I was too sweeping in my post. Depictions, for example, of Jesus in an
article on Renaissance Art would be fine. A photo of Michelangelo's David
would be appropriate on [[Michelangelo]], on [[Depictions of David]] (or
similar), and of course on [[David (Michelangelo)]], but not on [[David]].
I don't see how any depiction of someone that is not based on that someone's
likeness can possibly be encyclopedic in the article on that someone.
On Feb 4, 2008 8:21 PM, Meg Ireland <megireland99(a)gmail.com> wrote:
It's encyclopedic in view of the historical
context on how people from
the past perceived Jesus. Who knows what Jesus actually looked like?
However given the subject's significance in art, particularly
Renaissance Art, I see no valid reason to preclude such images.
On 05/02/2008, Rich Holton <richholton(a)gmail.com> wrote:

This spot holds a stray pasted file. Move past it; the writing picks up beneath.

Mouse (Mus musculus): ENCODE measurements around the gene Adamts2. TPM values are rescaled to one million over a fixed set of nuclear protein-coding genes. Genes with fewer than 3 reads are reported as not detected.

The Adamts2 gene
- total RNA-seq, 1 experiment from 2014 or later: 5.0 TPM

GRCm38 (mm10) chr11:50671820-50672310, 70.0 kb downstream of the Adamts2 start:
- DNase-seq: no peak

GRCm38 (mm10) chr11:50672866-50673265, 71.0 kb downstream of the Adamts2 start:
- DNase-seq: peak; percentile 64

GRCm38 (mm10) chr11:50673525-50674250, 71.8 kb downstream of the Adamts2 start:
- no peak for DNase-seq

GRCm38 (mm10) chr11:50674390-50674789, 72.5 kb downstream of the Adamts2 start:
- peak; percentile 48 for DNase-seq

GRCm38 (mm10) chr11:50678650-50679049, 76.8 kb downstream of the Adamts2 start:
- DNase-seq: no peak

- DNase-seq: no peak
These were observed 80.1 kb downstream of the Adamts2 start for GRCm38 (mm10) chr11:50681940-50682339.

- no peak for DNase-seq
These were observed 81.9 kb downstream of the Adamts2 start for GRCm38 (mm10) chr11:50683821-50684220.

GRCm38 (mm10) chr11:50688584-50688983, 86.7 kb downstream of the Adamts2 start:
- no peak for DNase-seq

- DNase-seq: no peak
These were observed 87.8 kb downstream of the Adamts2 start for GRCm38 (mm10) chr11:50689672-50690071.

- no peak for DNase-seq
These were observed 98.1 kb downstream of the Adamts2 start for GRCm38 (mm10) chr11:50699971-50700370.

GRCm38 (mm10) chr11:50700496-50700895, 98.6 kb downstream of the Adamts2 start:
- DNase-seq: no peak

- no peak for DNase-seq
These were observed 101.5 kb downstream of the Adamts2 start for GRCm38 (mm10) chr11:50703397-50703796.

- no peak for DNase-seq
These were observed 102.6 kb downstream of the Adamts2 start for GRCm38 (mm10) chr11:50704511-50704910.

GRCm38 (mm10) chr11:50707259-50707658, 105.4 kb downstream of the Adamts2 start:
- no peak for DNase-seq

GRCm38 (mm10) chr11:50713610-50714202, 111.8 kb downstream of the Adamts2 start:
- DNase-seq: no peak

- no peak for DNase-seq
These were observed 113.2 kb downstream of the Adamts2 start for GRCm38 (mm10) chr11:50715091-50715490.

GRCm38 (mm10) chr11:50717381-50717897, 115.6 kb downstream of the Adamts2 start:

All question of censorship aside, does it really
make sense to have any
image of historical persons that is not based on the actual likeness of
person on any page except [[depictions of...]]
Maybe there are a few exceptions, where a particular depiction has
universally identified with the subject. But
that's not the case with
historical figures, Jesus and Muhammad included.
Many, many depictions of Jesus look very European, which doesn't seem to
encyclopedic to me. But there's also a trend
lately to have other
of Jesus that are targeted to a particular
audience, without any concern
historical accuracy. This may be fine in
liturgical settings, but not in
encyclopedia. But this is only more obviously
wrong than a more
"historically accurate" depiction. They're both still wrong.
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